newbie- small holes in film

Hey guys,

I am new to the model flying game and have managed to put two small holes (ie about a 1/4 of the size of little finger nail) in the film on the tail of my plane, whats a good way to fix it? heat attach small pieces of film over the holes, replace the entire section or another option?


Reply to
Loading thread data ...

All of the above.

Reply to
The Natural Philosopher

Depends on how fussy you are - but a patch of some of the self-adhesive "Solarfilm" used for "decals"/stripes or just some sticky tape if it's an electric (no fuel problem). You won't be able to see it when it's flying.

Reply to
Mark Lee

Depends on how good you want the plane to look. 1. You can replace the whole piece. 2. You can cut small patches of the same color and iron them over the holes. 3. You can use "100 mph" tape (clear packing tape) over the holes. Dr.1 Driver "There's a Hun in the sun!"

Reply to

Holes this small can be repaired by lifting any depressed section with an Xacto knife to get it level with the surface and applying a bead of medium cyanoacrylate (Super Glue) along the crack. It will be almost invisible when cured.

If you mess it up performing the above, your best bet is to seal the area around the hole by ironing down the film to the surrounding framework. Cut the section out, and construct a patch just slightly larger than is needed Carefully iron down the longest edge, just overlapping the rib or sheeting. Stretch the patch to the opposite side, and iron down all but the area closest to the edge. Stretch the remaining ends into place and iron them down. Trim any excess, and shrink the patch with your heat gun or iron. If done properly, the seams will be almost invisible.

Jim - AMA 501383

sno> Hey guys,

Reply to
James D Jones

Just get a hole puncher from stationary store or your office and punch 2 holes of self stick vinyl.

Reply to

Cut two small patches of covering about 1/4" larger than the holes all the way around.

Clean the surface well.

Attach the patches with a covering iron.

Make sure your patches are rounded on the leading edges, stick them down well, and they'll last as long as the plane.

Don't ask me how I know so much about patching holes. :o(


Reply to
Martin X. Moleski, SJ

You can either patch with small pieces of heat covering, replace the entire section (if looks are that important to you) or just stick on some clear 3M tape. All methods work. The patch idea would be best in my opinion if looks are not important. If its a trainer, you will probably be adding more patches anyway!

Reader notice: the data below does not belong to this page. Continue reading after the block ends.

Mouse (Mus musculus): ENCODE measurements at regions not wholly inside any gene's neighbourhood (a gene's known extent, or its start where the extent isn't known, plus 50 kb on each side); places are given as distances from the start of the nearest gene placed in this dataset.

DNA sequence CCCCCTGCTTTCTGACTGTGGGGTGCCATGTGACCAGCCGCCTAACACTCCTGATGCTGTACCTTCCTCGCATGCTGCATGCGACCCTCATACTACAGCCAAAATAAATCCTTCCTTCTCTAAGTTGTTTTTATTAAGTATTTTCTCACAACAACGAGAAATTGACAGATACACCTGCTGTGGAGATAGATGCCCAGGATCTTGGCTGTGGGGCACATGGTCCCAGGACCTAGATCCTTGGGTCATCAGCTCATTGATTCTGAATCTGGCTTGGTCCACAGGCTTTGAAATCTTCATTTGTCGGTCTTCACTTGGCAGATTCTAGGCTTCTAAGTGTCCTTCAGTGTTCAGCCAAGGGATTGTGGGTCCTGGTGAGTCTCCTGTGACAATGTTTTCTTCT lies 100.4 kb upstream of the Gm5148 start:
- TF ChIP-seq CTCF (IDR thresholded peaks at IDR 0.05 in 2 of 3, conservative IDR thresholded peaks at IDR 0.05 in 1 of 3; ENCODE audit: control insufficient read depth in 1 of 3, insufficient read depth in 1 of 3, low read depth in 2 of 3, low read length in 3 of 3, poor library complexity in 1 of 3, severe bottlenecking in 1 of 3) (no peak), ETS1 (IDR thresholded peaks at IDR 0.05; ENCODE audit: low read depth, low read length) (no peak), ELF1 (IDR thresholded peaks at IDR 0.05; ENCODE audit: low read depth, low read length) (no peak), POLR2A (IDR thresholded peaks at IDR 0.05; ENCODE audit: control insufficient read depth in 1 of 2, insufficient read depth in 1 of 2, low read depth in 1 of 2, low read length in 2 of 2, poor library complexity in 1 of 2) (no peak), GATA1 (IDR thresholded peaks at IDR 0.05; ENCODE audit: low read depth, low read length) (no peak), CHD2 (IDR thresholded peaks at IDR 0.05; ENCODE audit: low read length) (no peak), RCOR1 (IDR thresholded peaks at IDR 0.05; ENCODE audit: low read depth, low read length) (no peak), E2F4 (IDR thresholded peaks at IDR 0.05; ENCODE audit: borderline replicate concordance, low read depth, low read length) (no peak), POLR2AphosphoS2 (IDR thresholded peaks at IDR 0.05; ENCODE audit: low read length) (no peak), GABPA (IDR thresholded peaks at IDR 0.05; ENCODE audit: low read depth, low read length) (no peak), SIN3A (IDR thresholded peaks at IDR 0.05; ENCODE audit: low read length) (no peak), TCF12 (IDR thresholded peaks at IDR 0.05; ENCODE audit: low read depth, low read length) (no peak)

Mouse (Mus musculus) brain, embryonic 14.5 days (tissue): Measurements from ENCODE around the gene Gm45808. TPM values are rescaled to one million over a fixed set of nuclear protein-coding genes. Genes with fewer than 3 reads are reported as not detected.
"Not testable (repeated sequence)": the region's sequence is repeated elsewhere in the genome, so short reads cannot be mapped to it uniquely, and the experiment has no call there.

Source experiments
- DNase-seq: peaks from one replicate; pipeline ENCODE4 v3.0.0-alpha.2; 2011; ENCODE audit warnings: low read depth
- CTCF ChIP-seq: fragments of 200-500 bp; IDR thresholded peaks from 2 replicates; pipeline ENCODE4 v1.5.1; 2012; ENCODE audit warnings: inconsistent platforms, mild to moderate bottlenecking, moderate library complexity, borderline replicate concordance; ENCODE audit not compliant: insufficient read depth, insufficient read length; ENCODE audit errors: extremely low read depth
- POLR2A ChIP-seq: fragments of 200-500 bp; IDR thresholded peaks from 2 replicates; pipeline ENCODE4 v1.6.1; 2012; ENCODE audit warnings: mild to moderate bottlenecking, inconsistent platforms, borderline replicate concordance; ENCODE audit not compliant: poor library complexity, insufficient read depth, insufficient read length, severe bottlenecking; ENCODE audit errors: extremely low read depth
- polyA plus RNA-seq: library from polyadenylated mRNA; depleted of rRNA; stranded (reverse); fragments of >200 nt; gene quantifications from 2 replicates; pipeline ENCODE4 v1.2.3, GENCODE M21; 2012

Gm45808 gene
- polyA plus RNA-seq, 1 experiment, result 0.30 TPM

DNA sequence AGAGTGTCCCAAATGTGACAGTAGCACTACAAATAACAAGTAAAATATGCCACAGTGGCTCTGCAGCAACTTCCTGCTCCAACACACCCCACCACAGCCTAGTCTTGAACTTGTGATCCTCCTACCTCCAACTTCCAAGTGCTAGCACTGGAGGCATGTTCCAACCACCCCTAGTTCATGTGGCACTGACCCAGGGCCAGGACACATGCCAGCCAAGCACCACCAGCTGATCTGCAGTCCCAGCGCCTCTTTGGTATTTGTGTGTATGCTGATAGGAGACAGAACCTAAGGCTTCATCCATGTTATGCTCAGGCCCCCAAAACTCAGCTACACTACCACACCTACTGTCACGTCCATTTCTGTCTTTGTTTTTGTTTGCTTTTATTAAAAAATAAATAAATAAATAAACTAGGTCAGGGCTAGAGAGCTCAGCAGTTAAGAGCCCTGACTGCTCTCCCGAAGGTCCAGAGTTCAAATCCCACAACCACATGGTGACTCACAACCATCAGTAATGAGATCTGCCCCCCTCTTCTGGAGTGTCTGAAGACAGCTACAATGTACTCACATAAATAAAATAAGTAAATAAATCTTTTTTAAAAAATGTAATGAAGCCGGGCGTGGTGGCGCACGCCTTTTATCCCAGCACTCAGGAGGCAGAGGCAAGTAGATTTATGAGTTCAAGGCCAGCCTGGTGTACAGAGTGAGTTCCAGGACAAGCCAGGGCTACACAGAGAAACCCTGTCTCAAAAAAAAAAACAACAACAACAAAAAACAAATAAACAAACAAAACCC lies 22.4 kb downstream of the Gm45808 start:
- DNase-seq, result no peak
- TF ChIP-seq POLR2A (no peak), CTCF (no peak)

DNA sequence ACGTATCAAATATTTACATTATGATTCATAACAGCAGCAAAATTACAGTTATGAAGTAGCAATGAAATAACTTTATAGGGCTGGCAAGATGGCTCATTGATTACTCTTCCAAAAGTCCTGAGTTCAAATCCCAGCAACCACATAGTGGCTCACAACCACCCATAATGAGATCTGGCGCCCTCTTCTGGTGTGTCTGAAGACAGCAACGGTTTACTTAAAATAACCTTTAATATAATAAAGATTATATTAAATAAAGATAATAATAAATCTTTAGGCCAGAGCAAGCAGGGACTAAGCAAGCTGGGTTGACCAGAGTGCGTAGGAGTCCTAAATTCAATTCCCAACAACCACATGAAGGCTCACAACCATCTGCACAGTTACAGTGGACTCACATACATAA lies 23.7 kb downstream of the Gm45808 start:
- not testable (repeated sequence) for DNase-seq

Reply to
Fubar of The HillPeople

Do you know what kind of film it is? Small holes in Monocote and Ultracoat(Oracover) can usually be patched by cutting a patch about 3 times the diameter of the hole and carefully ironing it on. The idea is to make it stick without shrinking. Once it is attached, shrink as you normally would.

If it is a solid surface with covering over it, you can patch any size hole with a patch a little larger than the missing covering.

For a temporary repair, use clear packing tape. I have seen these "temporary" repairs last for a couple of years, although the sun and fuel will degrade the tape and the adhesive.

A ragged tear or large hole is best patched by replacing the bay (the area between two ribs.) Iron down the existing covering around the outside of the bay so it will stay in place. Cut out the bay, leaving about 1/8 inch of the original covering. Cut slits into the corners so that the 1/8 inch border can be folded down into the bay. I usually iron this edge to the ribs, spars and trailing edges inside the hole. Cut new covering about 1/4 inch bigger than the panel all around. Tack at one corner, stretch the opposite corner and tack it, then stretch and tack the other two corners. (I use a Cool Hand, a glove made for working next to hot irons to help stretch it.) Iron the edge down all the way around, then use a heat gun to shrink out the wrinkles.

None of the above applies to the slow flyers - I have never flown one.

-- Mike Norton

Reply to
Mike Norton

Clean the area first then use Scotch tape (the old shiny style).

Reply to
Lyman Slack

PolyTech Forum website is not affiliated with any of the manufacturers or service providers discussed here. All logos and trade names are the property of their respective owners.